Work by the consultant found “many of the positions were under-market in comparison to comparable local organizations or municipalities in B.C., Alberta and the Northwest Territories.

“The new bylaw proposes to create adjusted salary ranges for each position in the management group,” it was noted in an earlier administrative report to council.

Raises are outlined in each of the four years of the bylaw beginning at an increase of 2.6 per cent retroactive for 2019.

Under those terms, the highest-paid directors for corporate services; community and recreation services; development services; and infrastructure and operations will be paid between $133,291 and $164,062.

On the other end of the management pay scale is the manager of strategic communications whose salary will be between a minimum of $102,191 and $115,139 retroactive to 2019.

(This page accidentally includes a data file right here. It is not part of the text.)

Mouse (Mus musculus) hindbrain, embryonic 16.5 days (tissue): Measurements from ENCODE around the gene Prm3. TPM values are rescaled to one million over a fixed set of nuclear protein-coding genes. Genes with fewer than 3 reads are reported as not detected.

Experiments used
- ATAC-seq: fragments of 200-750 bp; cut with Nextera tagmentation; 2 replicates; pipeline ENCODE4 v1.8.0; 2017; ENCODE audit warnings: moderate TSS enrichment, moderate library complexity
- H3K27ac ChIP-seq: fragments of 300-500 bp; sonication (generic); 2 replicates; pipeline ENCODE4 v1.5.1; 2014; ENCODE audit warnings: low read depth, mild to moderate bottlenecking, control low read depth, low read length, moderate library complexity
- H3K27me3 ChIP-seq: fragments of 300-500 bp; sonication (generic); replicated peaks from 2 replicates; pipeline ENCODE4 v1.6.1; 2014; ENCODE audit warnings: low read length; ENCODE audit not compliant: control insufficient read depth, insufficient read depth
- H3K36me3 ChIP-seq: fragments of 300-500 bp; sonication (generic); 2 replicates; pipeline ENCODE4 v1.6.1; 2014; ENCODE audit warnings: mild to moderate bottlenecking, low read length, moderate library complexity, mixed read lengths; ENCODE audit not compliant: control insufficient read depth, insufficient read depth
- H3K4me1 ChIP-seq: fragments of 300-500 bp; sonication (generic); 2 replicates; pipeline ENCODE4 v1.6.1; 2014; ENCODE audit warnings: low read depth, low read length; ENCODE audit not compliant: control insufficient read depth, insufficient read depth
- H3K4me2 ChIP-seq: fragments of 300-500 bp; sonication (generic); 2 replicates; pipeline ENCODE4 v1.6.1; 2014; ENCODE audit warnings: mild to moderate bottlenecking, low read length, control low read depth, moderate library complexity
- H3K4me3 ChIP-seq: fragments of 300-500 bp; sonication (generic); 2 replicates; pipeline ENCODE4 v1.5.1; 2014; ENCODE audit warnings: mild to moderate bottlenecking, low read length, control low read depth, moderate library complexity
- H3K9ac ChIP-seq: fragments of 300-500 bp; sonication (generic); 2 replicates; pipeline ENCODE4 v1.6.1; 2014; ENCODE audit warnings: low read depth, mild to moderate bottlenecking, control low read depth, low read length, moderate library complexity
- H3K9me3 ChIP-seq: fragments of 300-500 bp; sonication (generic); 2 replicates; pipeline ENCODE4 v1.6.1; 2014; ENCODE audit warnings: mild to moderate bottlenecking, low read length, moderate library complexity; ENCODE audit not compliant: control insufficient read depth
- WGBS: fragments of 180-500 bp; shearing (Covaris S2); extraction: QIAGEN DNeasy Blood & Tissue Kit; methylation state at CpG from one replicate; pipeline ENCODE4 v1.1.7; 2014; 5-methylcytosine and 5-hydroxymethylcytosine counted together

That will be followed by another increase of 2.6 per cent from Jan. 1 to Sept. 28, when the bylaw was passed, bringing up the salaries of the four highest-paid directors to between $136,761 and $168,335. At the other end of the scale, the manager of strategic communications will make between $104,858 and $118,134 for that period.

Another increase based on market adjustment plus the greater of 1.25 per cent or the Consumer Price Index for Whitehorse, will follow from the passing of the bylaw to the end of 2020.

For each 2021 and 2022, increases will be whichever is greater: 1.25 per cent or the CPI.

Though the precise amounts could change and new schedules will be published annually, based on a 1.25 per cent increase, the highest-paid directors will earn between $160,499 and $198,007 in 2021 and between $162,495 and $200,492 in the final year of the bylaw.